Phil Hopkins

Notable Achievements

Professor of Philosophy Phil Hopkins’ chapter, “…As He Says in His Poetical Way: Empedocles and Anaxagoras on the Motive Forces of the Kosmos,” appears in the newly published Companion to Ancient Philosophy, by Northwestern University Press, edited by Sean Kirkland and Eric Sanday. This volume is a major new guide to the field of ancient Greek philosophy from internationally known contributors who are the top experts in their fields. Hopkins’ chapter argues that early thinkers did not view the kosmos as a machine, but rather as motivated by the same psychic forces at work in humans and human societies.

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Expertise

Research: Critical Media Studies: Ancient Greek philosophy, Teaching: Ethics, Philosophy of Religion, Philosophy of Literature, Philosophy of Science

Philip Hopkins received his PhD from the University of Texas at Austin in 2000, his MA from St. John’s College in 1990, and his BASS from Stephen F. Austin University in 1984. 

  • Philip Hopkins received his PhD from the University of Texas at Austin in 2000, his MA from St. John’s College in 1990, and his BASS from Stephen F. Austin University in 1984.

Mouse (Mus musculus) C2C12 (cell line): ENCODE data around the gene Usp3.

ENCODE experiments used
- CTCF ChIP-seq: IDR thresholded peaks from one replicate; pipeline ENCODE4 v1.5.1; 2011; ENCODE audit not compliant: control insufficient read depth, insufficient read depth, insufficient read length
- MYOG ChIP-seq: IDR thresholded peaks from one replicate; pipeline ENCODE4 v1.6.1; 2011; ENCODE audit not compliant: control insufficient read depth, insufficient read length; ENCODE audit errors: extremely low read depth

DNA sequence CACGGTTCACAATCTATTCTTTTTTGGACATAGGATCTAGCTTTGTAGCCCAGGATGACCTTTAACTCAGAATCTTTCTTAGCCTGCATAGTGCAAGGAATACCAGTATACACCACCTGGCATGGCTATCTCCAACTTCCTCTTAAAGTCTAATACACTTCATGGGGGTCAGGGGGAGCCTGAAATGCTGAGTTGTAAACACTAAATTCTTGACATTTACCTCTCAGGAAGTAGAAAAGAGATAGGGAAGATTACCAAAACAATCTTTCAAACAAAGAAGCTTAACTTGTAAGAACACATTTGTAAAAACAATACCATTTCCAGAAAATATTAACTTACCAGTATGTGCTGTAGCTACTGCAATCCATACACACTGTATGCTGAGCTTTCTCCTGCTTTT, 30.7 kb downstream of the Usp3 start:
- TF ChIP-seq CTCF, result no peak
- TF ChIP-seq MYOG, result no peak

• I have two areas of primary research, both related around concerns with the ways we talk to each other (our discourse and rhetorical practices), and questions of how we come to know and judge the world.

    One area is the relation between the discourse practices of what I call the “truth-telling media,” i.e. marketing and journalism, and our moral heuristics. This investigation focuses on the growing moralism in mass media, the way that marketing and journalism explicitly build and maintain moral meaning systems and use these to leverage their interests. I explore how this explicit moralism impacts our everyday thinking about ethical and moral issues.

    Another area investigates pre-socratic insights into our most fundamental ways of seeing the world, i.e., such concepts as space, time, language and order or pattern. I am particularly interested in the unusual expositional practices of these earliest thinkers and the relation of what they think about the world to how they choose to talk about those insights.

  • “Mass Moralizing,” in Advertising and Reality, Continuum Press (2012)

    “Weaving the Fishbasket: Heraclitus on Riddles and the Relation of Word and World” Epoche 13:2 (2009).

    “To Say What is Most Necessary: Expositional and Philosophical Practice in Thucydides and Plato,” in Philosophy in Dialogue: Plato’s Many Devices, Gary Scott, ed. (Northwestern University Press, Topics in Historical Philosophy Series, John McCumber, ed., 2007).

    “Zeno’s boetheia toi logoi: Thought Problems about Problems for Thought,” Epoche 11:1 (2006).